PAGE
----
Once someone needs a lawyer, negative views of the profession fall
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“I’m happy to be here and talk to you about how you all suck,” said Nika Kabiri, Avvo’s director of strategic insights.
No, Kabiri hadn’t been hypnotized by some Las Vegas magician into thinking she was a waitress who hurls abuse at the customers.
Instead, Kabiri’s Saturday morning speech during the final day of Avvo’s seventh annual Lawyernomics conference was directed at the lawyers in attendance. And she wasn’t telling them that they sucked, per se. Instead, her talk, entitled “Do Lawyers Really Suck? What People are Thinking about You, and Why it Matters,” was about public perceptions of lawyers and what consumers expect from them.
“As far as most people are concerned, lawyers do suck,” Kabiri noted. “For them, lawyers rank about the same as car salesmen.”
However, Kabiri pointed out that, based on her two years of research into what legal consumers want and how they perceive lawyers, that antipathy was absent once someone realized that he or she needed a lawyer.
“When you talk to the right group of people, it’s clear that lawyers don’t suck,” said Kabiri, who found that only 15 percent of people who had legal issues had a negative view of lawyers.
In fact, many consumers don’t even want to hire a lawyer because they believe they can do it themselves. As Avvo founder and CEO Mark Britton said during his morning “State of the Union” address at the Wynn Las Vegas, 59 percent of people Avvo surveyed said they went online to try to solve their legal issues themselves. Avvo also found that, even when people did want to speak to a lawyer, they only wanted some basic information because they ultimately wanted to handle things themselves.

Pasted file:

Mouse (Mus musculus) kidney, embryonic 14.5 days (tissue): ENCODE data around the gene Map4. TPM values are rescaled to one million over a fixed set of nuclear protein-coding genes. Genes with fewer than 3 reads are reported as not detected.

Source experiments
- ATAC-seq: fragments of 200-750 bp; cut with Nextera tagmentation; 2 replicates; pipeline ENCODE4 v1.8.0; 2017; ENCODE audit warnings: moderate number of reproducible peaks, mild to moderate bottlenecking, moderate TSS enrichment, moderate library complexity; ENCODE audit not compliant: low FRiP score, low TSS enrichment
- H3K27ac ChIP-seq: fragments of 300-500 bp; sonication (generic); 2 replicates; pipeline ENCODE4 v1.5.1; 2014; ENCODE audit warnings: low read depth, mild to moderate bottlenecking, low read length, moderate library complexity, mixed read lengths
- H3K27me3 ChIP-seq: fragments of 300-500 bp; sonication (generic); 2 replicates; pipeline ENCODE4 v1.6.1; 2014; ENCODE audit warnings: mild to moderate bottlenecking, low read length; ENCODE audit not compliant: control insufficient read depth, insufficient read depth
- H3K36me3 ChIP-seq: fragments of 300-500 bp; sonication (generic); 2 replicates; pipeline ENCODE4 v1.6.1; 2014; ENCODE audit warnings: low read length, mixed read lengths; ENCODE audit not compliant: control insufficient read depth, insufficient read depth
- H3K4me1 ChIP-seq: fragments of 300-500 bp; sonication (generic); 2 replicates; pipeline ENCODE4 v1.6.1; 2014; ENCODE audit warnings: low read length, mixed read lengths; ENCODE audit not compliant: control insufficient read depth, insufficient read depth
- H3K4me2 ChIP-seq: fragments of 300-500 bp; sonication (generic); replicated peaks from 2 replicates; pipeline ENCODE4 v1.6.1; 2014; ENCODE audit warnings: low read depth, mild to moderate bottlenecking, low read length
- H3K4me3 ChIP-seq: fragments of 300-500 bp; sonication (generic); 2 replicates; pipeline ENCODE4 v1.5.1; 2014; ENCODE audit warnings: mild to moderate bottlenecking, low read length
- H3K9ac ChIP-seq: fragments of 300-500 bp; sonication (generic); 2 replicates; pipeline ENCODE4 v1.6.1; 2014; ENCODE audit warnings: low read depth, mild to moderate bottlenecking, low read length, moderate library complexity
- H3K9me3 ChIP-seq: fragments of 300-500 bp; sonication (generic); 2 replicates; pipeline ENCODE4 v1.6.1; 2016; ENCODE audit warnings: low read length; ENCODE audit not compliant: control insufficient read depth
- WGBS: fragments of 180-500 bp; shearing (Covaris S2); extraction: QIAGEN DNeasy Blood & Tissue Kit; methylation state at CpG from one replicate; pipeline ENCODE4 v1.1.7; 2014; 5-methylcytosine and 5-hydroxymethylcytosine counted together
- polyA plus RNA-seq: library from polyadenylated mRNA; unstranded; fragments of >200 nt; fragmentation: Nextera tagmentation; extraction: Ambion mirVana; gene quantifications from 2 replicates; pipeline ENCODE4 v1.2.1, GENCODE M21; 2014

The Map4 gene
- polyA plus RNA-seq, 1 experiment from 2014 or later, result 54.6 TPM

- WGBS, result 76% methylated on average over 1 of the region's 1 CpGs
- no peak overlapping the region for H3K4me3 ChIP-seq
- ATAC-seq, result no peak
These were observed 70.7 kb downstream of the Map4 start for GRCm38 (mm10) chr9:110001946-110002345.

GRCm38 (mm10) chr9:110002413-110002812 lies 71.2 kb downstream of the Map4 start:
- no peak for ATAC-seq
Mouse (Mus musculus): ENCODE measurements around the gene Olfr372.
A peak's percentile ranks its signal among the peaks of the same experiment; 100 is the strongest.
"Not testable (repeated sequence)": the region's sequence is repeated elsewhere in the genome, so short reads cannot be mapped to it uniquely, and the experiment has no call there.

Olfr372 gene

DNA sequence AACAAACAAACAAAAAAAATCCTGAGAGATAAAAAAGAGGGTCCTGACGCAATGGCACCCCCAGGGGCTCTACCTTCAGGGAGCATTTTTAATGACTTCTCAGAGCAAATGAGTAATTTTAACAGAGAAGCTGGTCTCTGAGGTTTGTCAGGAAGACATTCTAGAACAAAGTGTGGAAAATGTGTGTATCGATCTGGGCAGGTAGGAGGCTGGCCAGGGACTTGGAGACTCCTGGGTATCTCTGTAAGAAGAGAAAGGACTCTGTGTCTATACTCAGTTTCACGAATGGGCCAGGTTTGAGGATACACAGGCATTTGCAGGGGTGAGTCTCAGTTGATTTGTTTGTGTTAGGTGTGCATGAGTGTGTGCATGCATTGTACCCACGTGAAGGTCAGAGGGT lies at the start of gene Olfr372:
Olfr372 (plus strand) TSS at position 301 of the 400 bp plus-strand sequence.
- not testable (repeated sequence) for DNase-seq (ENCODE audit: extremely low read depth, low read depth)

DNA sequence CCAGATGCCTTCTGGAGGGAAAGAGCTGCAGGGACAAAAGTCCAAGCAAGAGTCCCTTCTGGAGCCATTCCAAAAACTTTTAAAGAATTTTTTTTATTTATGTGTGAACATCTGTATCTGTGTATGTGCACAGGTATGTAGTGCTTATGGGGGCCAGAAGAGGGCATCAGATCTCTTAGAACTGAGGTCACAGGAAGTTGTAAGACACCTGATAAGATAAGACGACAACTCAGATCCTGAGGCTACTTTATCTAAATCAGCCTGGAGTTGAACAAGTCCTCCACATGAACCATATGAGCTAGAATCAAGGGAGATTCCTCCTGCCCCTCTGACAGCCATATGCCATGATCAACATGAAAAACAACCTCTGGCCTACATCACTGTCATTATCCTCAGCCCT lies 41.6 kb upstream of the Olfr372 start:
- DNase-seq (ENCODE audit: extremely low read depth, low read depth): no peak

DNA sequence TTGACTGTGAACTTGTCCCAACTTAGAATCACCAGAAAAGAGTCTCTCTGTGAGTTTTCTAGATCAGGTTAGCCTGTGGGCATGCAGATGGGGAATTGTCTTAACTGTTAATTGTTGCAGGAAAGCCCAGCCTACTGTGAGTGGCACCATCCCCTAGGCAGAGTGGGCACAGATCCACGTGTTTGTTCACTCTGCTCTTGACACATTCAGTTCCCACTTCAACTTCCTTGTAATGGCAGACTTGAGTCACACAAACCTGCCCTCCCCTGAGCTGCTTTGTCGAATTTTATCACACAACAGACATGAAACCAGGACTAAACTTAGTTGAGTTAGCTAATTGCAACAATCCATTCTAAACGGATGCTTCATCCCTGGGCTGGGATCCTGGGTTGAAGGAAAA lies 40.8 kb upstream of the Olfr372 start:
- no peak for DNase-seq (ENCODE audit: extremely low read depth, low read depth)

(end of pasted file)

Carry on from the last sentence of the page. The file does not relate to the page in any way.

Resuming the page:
“Some of it is control,” said Britton. “Some of it is the attitude that they can figure it out themselves.”
Britton stated that Avvo’s latest offering, Avvo Legal Forms, which officially launched on Thursday, was designed to steer consumers away from paid DIY legal sites like LegalZoom and into the Avvo network for up-selling purposes.
“Let’s get consumers talking,” Britton said. “A lot of people think they want free legal advice; what we have to is get them talking to lawyer and start the conversation.”
A big part of why people don’t like lawyers is because the process of hiring one can be highly unpleasant. Kabiri found that two-thirds of consumers are genuinely stressed out about finding the right lawyer, to the point that they don’t want to bother with the pressure of hiring one. As such, she argued, lawyers need to know what customers are looking for and what they want out of the attorney-client relationship.
According to her research, one-third of all consumers want their attorney to be their savior and do everything for them, while 15 percent want to be in charge and see their lawyers as their employees. That leaves a slight majority of consumers who want to have some kind of collaborative partnership with lawyers.
“Define the relationship upfront,” said Kabiri. “Make sure it’s clear.”
Kabiri also found that consumers were mostly interested finding lawyers that could deliver results. She said consumers have several things in mind when they look for a lawyer, including being determined to help, allowing clients to take control of their situations, offering free consults and having lots of experience. However, being able to deliver results was the runaway winner. Conversely, consumers were less interested in lawyers that described themselves as “aggressive,” “tough,” “trustworthy” or “compassionate.”
In that regard, Kabiri encouraged the lawyers in attendance to tell consumers what they can do for them, as well as be mindful of what they want out of the attorney-client relationship.
“Ignore the preferences of new legal consumers at your peril,” Kabiri said.
Updated on April 14 to change the headline.